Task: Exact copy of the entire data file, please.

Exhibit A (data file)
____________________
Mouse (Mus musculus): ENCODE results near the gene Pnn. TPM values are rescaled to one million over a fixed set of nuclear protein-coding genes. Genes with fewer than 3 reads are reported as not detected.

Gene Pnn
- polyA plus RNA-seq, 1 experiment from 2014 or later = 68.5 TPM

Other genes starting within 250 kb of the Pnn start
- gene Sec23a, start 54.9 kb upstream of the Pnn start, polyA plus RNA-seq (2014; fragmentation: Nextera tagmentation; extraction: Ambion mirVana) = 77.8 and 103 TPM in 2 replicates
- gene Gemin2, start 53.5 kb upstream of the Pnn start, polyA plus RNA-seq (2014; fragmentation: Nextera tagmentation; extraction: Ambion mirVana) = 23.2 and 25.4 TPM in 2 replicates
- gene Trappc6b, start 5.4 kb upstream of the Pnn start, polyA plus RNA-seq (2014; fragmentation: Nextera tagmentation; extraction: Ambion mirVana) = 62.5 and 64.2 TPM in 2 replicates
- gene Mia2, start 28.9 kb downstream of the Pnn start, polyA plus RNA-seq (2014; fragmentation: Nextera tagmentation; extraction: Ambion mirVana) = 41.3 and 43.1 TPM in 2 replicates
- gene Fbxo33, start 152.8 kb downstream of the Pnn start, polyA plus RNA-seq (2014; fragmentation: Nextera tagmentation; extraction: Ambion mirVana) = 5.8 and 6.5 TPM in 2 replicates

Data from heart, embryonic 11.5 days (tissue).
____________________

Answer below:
Mouse (Mus musculus): ENCODE results near the gene Pnn. TPM values are rescaled to one million over a fixed set of nuclear protein-coding genes. Genes with fewer than 3 reads are reported as not detected.

Gene Pnn
- polyA plus RNA-seq, 1 experiment from 2014 or later = 68.5 TPM

Other genes starting within 250 kb of the Pnn start
- gene Sec23a, start 54.9 kb upstream of the Pnn start, polyA plus RNA-seq (2014; fragmentation: Nextera tagmentation; extraction: Ambion mirVana) = 77.8 and 103 TPM in 2 replicates
- gene Gemin2, start 53.5 kb upstream of the Pnn start, polyA plus RNA-seq (2014; fragmentation: Nextera tagmentation; extraction: Ambion mirVana) = 23.2 and 25.4 TPM in 2 replicates
- gene Trappc6b, start 5.4 kb upstream of the Pnn start, polyA plus RNA-seq (2014; fragmentation: Nextera tagmentation; extraction: Ambion mirVana) = 62.5 and 64.2 TPM in 2 replicates
- gene Mia2, start 28.9 kb downstream of the Pnn start, polyA plus RNA-seq (2014; fragmentation: Nextera tagmentation; extraction: Ambion mirVana) = 41.3 and 43.1 TPM in 2 replicates
- gene Fbxo33, start 152.8 kb downstream of the Pnn start, polyA plus RNA-seq (2014; fragmentation: Nextera tagmentation; extraction: Ambion mirVana) = 5.8 and 6.5 TPM in 2 replicates

Data from heart, embryonic 11.5 days (tissue).